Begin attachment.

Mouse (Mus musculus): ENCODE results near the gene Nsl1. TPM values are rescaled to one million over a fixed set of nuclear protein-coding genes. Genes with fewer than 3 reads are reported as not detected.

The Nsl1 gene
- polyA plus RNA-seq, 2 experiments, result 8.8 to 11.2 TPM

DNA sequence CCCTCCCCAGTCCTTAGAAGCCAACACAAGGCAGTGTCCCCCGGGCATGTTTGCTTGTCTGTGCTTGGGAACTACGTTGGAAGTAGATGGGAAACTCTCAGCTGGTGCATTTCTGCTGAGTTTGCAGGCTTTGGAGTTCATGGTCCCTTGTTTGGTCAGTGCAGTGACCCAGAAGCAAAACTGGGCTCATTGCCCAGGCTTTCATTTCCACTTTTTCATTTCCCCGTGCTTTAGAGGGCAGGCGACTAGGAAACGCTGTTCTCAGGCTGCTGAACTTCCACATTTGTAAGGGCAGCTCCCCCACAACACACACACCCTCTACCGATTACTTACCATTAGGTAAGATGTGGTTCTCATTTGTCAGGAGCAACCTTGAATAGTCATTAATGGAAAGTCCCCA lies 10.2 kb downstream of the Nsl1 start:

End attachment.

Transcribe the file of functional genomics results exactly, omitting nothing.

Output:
Mouse (Mus musculus): ENCODE results near the gene Nsl1. TPM values are rescaled to one million over a fixed set of nuclear protein-coding genes. Genes with fewer than 3 reads are reported as not detected.

The Nsl1 gene
- polyA plus RNA-seq, 2 experiments, result 8.8 to 11.2 TPM

DNA sequence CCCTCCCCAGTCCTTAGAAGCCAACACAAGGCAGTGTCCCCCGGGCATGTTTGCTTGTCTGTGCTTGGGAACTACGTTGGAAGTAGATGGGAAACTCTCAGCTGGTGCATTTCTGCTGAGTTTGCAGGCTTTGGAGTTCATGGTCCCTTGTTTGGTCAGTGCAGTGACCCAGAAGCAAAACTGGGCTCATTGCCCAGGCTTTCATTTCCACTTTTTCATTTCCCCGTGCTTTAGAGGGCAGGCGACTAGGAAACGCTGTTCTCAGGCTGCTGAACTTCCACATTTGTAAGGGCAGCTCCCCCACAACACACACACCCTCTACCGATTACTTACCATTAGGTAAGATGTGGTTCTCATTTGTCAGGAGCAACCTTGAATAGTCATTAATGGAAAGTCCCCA lies 10.2 kb downstream of the Nsl1 start: